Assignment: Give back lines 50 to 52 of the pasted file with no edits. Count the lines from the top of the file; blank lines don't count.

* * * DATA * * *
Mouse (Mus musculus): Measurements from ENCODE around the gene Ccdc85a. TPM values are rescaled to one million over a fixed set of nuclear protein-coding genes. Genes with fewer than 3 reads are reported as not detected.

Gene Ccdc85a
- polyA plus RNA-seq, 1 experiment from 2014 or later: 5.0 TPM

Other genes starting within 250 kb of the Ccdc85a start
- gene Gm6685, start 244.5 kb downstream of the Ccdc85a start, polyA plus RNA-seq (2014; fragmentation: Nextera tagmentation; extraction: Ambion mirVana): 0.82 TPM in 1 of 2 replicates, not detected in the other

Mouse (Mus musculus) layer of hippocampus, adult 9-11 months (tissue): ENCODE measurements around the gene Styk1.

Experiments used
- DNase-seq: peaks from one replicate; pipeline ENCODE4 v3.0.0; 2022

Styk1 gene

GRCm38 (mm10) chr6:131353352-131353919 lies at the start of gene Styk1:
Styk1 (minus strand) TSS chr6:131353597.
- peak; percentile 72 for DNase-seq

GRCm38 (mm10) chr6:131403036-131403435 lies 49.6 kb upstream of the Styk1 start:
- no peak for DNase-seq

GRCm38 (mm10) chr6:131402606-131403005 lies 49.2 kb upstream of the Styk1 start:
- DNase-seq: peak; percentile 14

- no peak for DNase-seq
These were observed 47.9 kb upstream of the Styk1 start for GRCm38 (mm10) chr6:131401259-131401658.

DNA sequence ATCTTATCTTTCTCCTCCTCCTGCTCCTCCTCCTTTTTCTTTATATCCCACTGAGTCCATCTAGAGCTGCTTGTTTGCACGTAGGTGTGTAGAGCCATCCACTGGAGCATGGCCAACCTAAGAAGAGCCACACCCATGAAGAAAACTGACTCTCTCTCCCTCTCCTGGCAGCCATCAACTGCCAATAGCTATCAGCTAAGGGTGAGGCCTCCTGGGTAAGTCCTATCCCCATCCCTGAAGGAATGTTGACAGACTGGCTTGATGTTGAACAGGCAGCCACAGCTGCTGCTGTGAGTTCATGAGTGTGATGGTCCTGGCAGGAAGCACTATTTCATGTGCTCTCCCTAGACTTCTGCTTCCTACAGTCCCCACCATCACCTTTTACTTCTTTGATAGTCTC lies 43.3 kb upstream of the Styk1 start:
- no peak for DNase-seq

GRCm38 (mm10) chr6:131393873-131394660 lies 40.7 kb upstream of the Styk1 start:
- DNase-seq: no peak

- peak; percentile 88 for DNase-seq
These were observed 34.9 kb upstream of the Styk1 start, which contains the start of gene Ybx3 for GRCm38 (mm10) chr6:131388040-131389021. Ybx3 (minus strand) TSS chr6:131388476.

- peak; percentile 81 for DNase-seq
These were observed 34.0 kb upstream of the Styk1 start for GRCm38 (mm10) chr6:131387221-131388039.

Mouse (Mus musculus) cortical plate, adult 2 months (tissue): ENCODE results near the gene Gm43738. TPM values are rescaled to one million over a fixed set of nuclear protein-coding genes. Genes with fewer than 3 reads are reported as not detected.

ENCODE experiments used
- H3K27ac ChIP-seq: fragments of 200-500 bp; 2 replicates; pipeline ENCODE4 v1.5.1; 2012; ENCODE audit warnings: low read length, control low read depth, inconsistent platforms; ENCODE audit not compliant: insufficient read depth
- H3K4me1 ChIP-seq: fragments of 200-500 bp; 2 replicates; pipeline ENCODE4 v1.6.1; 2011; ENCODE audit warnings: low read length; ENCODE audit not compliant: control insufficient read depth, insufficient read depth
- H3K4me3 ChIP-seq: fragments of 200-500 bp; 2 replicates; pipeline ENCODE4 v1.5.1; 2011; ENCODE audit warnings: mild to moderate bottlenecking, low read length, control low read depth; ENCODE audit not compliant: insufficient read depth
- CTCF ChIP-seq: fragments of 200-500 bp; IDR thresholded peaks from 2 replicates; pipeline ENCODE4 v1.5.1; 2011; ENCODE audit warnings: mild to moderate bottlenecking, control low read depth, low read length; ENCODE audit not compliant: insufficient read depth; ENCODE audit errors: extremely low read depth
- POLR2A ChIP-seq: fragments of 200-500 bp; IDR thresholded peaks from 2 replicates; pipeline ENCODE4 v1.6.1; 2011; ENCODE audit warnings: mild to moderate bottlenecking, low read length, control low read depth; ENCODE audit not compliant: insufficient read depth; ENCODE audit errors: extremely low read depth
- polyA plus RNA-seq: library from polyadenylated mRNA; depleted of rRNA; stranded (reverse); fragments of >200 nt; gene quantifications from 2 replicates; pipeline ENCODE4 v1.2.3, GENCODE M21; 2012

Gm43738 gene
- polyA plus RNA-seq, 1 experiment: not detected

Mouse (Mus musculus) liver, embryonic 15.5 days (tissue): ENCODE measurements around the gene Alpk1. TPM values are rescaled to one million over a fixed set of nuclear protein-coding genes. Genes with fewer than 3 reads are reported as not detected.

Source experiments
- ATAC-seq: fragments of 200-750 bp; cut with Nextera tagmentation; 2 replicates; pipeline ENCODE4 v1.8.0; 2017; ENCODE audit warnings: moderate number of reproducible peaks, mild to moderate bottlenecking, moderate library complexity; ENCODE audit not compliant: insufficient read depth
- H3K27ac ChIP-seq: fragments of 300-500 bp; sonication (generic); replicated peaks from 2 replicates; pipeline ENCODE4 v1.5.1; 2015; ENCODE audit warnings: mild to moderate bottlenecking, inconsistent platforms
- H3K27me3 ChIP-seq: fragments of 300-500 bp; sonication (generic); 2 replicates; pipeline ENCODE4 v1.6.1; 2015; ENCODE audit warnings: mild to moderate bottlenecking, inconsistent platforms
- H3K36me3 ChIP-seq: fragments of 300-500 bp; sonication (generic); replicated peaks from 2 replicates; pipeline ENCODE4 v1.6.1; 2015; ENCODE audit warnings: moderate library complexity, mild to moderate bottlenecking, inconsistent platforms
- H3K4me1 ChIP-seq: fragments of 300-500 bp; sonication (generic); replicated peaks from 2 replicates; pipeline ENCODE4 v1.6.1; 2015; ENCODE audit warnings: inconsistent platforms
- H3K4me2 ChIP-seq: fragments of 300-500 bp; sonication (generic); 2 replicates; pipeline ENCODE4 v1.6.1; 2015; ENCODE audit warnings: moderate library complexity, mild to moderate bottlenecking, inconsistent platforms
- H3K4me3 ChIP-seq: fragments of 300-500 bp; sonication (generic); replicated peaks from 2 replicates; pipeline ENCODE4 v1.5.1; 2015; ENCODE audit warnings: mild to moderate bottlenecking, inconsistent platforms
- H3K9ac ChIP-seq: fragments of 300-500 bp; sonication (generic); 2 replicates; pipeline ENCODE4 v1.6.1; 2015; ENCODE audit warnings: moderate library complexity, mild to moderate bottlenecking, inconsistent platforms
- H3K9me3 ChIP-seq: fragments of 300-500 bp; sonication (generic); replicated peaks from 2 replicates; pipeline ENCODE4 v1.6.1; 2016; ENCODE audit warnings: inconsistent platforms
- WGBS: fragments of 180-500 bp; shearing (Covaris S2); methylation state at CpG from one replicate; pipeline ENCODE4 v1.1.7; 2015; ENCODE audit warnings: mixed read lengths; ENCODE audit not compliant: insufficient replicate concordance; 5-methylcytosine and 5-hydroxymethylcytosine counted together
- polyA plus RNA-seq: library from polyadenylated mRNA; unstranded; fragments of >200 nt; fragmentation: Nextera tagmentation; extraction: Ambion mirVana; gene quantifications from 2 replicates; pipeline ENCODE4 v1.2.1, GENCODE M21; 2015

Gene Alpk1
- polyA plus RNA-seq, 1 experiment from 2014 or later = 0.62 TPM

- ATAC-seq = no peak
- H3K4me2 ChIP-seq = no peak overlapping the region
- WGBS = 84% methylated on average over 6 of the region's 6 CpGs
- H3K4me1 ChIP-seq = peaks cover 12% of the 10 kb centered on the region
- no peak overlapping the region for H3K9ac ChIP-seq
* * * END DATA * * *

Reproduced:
Gene Alpk1
- polyA plus RNA-seq, 1 experiment from 2014 or later = 0.62 TPM

- ATAC-seq = no peak